Court of Appeal Punishes Failure of Multiple Claims
An Exeter man has seen his award for damages swallowed by legal costs as a result of making too many claims that failed and refusing the Judge’s suggestion to settle the case. Stuart Clarke sued Devon County Council, claiming that his dyslexia had not been dealt with correctly by educational professionals. While the Court of Appeal agreed that one educational psychologist was negligent, it could not encourage the high legal costs incurred in suing five separate people.
Mr Clarke had attended both Alphington Primary School and St. Thomas High School, during which time he was seen by three different educational psychologists. However, despite their efforts, when the claimant left school at 15, he was still unable to read, write, or do simple sums. This severely limited his prospects for employment.
As a result, Mr Clarke made claims against the three educational psychologists who had written reports on him, as well as the head teachers of the two schools. At first instance, the Judge found that harm had only flowed from the second educational psychologist’s negligence. The psychologist should have recommended that Clarke be sent to Queen Elizabeth’s Community College in Crediton, which had special resources. Instead, Clarke had remained in the mainstream school.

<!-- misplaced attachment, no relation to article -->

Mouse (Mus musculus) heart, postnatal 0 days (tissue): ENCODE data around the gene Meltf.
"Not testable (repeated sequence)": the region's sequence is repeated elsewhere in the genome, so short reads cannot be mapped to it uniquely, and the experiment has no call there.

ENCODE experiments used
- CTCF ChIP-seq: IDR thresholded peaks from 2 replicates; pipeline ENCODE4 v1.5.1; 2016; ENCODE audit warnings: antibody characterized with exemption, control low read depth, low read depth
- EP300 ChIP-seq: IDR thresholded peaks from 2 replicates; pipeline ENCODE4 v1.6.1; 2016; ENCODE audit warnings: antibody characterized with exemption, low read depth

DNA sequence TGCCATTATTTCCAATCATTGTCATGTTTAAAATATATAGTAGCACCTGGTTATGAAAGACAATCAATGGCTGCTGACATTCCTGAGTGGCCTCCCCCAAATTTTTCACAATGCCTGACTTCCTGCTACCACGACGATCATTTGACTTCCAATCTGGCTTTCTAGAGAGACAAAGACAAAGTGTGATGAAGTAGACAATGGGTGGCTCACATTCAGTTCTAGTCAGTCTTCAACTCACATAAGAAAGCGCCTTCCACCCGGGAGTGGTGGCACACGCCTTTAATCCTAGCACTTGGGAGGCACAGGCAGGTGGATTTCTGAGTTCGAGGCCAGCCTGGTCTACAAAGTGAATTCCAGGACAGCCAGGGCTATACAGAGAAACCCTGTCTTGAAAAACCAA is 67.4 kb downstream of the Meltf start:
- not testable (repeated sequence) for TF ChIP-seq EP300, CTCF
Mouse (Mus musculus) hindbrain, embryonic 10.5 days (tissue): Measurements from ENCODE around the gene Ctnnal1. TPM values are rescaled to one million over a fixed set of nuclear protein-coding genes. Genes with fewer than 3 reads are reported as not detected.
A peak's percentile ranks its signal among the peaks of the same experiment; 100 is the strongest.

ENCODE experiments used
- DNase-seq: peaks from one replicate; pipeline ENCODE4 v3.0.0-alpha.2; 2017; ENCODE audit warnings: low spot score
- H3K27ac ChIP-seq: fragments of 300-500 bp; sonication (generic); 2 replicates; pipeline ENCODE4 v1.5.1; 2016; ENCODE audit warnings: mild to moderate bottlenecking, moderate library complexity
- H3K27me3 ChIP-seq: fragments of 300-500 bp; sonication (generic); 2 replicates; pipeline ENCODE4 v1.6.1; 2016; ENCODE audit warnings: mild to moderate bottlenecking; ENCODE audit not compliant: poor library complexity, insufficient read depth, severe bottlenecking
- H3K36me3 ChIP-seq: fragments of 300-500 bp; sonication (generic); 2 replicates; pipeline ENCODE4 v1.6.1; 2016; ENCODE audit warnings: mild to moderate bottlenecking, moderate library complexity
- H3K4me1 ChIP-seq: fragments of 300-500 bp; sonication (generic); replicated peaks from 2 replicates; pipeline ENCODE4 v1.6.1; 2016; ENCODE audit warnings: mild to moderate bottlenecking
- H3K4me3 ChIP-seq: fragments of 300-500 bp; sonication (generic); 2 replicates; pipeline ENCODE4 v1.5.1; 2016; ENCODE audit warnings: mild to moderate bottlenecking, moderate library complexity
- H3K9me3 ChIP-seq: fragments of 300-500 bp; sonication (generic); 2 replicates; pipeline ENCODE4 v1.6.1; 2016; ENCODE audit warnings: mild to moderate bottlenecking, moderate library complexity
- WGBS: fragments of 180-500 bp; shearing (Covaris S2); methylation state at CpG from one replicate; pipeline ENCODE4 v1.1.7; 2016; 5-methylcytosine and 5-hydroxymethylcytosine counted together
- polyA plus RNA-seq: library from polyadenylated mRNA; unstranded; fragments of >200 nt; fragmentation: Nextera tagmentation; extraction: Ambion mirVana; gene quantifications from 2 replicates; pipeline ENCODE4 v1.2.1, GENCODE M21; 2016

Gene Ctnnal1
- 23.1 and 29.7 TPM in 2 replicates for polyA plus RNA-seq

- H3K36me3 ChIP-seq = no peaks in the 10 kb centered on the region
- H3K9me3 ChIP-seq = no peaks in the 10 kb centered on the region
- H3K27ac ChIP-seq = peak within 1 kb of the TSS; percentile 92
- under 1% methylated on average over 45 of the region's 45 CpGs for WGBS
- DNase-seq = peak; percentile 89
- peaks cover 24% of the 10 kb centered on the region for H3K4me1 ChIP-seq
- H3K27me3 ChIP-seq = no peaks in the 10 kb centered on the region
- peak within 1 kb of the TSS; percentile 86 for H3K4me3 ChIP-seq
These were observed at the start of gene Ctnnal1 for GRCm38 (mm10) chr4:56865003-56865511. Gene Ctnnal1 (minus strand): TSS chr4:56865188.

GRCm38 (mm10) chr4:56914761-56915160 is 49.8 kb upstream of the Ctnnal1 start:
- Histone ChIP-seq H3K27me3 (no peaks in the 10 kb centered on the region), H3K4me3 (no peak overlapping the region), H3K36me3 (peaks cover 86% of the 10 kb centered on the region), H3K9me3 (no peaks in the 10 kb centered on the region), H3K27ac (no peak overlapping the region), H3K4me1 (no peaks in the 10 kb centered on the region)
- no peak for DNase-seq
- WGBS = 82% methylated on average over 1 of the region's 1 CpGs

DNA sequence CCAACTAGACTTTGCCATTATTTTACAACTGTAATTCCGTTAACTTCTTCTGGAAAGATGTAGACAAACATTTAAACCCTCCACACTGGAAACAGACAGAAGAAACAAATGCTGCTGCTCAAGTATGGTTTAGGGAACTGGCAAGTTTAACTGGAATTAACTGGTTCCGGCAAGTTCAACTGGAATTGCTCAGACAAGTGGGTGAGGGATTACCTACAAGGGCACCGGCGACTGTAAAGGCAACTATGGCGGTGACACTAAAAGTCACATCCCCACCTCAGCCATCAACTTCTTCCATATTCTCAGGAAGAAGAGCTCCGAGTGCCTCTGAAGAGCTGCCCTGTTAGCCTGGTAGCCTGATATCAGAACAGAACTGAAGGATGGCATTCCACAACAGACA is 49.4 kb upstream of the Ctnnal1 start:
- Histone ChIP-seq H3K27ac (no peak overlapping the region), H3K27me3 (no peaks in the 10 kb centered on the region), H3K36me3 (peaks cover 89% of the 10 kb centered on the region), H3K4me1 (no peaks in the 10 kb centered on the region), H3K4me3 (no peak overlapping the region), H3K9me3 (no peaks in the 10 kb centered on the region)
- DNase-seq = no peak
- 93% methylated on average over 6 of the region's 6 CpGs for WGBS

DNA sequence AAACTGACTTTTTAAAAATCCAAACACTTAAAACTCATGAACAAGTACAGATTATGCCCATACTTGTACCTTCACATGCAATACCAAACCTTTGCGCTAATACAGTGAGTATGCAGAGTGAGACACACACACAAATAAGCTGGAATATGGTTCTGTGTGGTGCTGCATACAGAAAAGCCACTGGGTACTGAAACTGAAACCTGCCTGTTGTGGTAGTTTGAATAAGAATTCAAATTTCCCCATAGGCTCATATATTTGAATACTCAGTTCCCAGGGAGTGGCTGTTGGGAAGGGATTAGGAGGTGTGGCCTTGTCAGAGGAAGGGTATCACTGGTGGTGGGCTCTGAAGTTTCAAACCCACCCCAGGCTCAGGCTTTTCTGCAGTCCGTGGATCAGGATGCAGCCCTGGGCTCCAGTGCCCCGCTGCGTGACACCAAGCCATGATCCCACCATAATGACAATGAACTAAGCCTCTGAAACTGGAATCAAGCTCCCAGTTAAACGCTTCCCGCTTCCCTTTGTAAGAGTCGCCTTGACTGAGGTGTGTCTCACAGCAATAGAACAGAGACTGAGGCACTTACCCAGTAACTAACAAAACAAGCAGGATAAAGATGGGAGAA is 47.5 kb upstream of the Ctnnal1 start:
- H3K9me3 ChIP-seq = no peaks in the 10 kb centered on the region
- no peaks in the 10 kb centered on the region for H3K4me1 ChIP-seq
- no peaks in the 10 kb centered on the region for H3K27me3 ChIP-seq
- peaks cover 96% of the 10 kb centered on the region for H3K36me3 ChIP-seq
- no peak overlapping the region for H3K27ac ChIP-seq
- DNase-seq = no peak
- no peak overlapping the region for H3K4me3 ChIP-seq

A place was eventually offered to Mr Clarke at the Community College, but not until three years after the negligent psychologist had reported. By that time, the damage had already been done. The Judge held that specialist teaching would have made a measurable difference to Mr Clarke’s future prospects and awarded him £38,210, as well as all of his legal costs.
The Council appealed this decision and the Court of Appeal, while agreeing that the second psychologist had been negligent, took a different view on the costs. The Court decided that as the claimant had been unsuccessful in his claims against four other professionals, this should be reflected in the award for costs, which was accordingly reduced by 30 per cent. As the total legal costs for the case were £150,000, the claimant’s original award was severely reduced.
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